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Valcan February 24, 2009 at 4:03 pm

also id say go with the s92 its a more know system and seriously what does it say that our helos are made in euro land

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CR February 24, 2009 at 6:30 pm

Valcan,
Yes, “..nuclear hardening..” translates to EMP protection….but that doesn’t mean “Getting hit by a nuke..” almost all DoD systems now a days are designed to survive in a nuclear EMP environment.

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Valcan February 24, 2009 at 7:34 pm

Valcan,
Yes, “..nuclear hardening..” translates to EMP protection….but that doesn’t mean “Getting hit by a nuke..” almost all DoD systems now a days are designed to survive in a nuclear EMP environment.
Posted by: CR at February 24, 2009 06:30 PM
ah ok thanks thats what i figured. but sence most military hardware is em resistant why is it so much more expensive than normal because of that?

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maguro February 25, 2009 at 11:39 am

“…almost all DoD systems now a days are designed to survive in a nuclear EMP environment.”
I don’t know where you heard that, but it’s completely false.

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nb February 25, 2009 at 1:37 pm

Its almost always requirement changes after the contract is given that mess up these projects.
Once a contract is given there seems to be a race between the services and the contractor to see who can propose the most changes. A new module here, another there, power and cooling changes, and your project managers are spending most of their time and taxpayer money just rebidding the project. And everyone figures (sometimes mistakenly) that they’re in too deep to quit.

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Gost February 25, 2009 at 8:04 pm

Sounds like the pres doesn’t think much of spending much on the VH-71 either (“An example of the procurement process gone amok”). I just wonder if Sikorsky is afraid of Euro competition on other contracts besides VH-71. More competition will result in the best machines over time. You can work out co-production & offsets after you’ve chosen the best design. The Euros are used to doing that among themselves already.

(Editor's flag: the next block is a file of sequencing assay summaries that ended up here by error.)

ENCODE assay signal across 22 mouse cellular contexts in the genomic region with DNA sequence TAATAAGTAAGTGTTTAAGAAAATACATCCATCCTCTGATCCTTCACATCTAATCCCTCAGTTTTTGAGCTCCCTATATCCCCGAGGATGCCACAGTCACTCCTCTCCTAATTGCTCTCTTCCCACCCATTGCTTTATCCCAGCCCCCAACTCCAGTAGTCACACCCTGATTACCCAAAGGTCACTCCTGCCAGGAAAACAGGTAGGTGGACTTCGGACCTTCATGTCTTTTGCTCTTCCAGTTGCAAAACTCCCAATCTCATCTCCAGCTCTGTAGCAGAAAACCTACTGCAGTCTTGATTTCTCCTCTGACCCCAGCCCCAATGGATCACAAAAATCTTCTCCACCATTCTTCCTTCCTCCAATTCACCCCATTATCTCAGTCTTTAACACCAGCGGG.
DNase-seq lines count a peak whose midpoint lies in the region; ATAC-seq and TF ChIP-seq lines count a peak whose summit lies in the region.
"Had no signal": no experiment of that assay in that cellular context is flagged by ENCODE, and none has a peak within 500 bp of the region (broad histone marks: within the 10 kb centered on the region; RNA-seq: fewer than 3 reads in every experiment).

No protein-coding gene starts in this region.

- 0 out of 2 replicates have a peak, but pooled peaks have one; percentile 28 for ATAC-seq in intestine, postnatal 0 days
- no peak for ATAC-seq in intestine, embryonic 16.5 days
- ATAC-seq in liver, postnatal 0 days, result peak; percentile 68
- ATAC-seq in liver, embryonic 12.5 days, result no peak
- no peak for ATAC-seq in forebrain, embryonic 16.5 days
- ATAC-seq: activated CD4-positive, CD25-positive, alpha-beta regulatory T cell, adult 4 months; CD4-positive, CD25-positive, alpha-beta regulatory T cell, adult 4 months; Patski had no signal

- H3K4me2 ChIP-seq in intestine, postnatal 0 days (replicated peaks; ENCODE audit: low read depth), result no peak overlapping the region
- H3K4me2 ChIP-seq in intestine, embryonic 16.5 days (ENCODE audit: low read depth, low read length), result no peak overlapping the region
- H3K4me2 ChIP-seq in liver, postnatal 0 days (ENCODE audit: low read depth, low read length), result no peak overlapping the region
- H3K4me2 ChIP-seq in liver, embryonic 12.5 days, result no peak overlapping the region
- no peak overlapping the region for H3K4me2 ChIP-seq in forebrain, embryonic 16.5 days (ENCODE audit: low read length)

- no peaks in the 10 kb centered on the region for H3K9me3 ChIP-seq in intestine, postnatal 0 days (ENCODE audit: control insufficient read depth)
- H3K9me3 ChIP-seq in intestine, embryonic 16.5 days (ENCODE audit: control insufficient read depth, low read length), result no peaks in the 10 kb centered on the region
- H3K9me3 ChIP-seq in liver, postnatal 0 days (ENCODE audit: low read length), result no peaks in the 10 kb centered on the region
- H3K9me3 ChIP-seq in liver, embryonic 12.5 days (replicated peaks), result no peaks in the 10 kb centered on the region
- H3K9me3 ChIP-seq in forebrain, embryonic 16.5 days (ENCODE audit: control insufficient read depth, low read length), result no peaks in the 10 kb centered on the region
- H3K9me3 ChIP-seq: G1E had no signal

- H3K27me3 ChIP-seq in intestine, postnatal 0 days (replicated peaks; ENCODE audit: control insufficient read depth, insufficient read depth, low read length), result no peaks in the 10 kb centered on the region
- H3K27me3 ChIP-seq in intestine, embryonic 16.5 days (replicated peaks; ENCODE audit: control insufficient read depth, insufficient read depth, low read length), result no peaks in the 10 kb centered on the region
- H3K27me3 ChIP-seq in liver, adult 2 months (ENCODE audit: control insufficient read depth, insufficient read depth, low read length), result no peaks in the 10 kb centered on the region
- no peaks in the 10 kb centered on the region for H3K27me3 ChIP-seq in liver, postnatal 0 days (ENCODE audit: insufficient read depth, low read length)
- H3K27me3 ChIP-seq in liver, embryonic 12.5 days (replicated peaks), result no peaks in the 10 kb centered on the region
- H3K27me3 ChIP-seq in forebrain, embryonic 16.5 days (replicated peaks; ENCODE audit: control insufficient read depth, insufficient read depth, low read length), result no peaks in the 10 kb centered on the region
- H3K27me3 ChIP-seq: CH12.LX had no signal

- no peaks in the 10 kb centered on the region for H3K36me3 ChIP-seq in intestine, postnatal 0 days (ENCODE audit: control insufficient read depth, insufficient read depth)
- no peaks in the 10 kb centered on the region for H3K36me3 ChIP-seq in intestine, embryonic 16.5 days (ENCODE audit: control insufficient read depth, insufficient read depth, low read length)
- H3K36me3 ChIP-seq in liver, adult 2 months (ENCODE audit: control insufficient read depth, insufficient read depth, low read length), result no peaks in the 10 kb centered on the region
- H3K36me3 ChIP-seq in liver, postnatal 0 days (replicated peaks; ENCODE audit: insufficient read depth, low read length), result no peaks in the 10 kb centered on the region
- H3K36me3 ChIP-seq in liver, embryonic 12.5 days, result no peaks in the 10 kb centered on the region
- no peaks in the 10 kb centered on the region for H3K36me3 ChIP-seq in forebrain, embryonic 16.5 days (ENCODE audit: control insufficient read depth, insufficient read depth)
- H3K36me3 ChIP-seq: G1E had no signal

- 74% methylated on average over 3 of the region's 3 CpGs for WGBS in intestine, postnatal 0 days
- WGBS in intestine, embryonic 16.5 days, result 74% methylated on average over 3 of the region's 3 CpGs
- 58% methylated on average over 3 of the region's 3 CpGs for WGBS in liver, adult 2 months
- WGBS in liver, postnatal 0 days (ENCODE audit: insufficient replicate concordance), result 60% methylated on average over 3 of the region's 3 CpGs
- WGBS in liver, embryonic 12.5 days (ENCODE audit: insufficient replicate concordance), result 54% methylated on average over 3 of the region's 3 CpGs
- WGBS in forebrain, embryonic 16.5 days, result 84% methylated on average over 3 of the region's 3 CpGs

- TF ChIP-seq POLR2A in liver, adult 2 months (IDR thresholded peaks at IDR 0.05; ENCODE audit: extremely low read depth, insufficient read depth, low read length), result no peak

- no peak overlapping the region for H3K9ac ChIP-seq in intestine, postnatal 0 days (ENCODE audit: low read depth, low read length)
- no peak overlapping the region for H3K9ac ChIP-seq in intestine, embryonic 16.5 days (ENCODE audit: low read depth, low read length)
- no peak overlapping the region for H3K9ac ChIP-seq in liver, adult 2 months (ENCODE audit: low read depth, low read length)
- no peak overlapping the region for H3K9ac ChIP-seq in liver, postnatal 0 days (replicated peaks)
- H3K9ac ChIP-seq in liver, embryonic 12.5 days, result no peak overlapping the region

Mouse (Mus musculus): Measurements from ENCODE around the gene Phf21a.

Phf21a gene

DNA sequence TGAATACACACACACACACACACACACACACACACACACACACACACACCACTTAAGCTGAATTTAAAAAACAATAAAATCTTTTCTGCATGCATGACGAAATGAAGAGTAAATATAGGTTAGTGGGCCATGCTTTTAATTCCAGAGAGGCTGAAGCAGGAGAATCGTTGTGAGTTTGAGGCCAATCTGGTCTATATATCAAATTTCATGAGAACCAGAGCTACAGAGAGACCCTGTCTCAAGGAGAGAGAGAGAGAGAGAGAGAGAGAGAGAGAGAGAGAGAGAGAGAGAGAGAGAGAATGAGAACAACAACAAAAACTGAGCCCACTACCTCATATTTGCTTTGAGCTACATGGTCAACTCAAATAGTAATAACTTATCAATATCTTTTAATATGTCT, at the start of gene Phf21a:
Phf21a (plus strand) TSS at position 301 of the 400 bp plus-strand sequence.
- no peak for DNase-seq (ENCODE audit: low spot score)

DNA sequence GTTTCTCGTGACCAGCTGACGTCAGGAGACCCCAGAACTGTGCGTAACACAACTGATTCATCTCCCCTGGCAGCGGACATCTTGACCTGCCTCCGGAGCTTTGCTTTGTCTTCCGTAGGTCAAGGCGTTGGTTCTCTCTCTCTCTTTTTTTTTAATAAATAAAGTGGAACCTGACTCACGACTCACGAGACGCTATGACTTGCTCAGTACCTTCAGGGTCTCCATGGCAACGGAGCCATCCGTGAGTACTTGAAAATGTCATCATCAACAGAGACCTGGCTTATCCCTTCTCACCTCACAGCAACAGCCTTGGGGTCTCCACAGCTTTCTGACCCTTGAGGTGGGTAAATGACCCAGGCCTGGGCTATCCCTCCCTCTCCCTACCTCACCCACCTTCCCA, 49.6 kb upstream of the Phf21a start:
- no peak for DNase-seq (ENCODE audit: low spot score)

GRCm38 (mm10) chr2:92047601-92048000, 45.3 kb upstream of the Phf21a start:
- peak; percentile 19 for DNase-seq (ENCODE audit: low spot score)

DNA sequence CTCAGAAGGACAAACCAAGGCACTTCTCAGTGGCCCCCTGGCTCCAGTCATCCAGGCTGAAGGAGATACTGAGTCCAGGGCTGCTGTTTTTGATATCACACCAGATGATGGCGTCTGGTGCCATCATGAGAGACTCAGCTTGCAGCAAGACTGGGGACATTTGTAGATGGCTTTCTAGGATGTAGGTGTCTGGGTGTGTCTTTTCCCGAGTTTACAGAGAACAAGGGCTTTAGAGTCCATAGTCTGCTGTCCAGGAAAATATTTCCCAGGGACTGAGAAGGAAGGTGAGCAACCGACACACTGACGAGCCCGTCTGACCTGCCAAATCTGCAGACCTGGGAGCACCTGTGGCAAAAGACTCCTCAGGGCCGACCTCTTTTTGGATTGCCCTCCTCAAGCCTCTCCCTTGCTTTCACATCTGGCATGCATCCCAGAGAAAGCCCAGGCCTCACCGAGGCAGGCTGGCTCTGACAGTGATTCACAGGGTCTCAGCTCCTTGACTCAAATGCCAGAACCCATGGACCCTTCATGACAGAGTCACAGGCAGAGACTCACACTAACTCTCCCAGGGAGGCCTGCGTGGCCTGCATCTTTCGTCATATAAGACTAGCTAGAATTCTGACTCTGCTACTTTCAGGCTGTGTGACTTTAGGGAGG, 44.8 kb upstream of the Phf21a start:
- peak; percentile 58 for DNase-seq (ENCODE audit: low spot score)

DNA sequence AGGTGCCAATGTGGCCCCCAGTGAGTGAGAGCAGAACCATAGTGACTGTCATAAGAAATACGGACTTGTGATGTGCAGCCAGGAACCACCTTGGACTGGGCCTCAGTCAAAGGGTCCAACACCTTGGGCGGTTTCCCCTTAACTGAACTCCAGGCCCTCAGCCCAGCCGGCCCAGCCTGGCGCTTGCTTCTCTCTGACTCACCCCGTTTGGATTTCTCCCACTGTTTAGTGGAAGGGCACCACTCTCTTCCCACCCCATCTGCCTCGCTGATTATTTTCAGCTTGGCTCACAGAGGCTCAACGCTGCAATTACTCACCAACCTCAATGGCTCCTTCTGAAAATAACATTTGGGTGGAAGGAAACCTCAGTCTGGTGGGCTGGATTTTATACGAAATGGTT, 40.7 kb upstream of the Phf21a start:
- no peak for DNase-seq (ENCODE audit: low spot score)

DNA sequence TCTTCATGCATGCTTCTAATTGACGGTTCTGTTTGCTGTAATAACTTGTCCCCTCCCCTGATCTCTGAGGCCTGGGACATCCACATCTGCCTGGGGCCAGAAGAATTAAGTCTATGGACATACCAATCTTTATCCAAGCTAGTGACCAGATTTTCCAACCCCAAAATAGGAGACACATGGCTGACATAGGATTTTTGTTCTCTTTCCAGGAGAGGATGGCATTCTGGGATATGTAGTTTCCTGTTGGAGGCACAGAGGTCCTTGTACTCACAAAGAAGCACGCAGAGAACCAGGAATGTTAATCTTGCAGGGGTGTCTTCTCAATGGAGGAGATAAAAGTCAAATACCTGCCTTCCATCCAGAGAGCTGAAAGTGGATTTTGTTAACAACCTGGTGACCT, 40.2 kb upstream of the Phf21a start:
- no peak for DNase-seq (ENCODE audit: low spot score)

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sokala February 25, 2009 at 11:10 pm

Almost all systems are designed and tested to be E3 (cubed)(Electromagnetic Environmental Effects, MIL-STD-464) which will get you to almost to a survivable EMP level/capability (depending on the level specified) HOWEVER, its not the cost of design that pushes EMP in the bank busting category but the required testing to verify that the system meets the survival requirements. Its insanely expensive, esp on a system that will have low number of production units to perform the required testing. Boeing ate $1 to $1.5 billion on the current Air Force One in part to due to this cost (i.e. massive amt of wiring had to be removed and re-designed to meet EMP and E3 requirements).

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Dip February 28, 2009 at 2:19 pm

Just speculation on my part but in light of Mr. Young’s many and pointed comments about CSAR-X, it seems to me that cancellation of the President’s new helicopter is a necessary prerequisite to cancellation of CSAR-X. Wouldn’t look right cancelling the warfighters’ new rescue helicopter while you’re buying a new one of your own.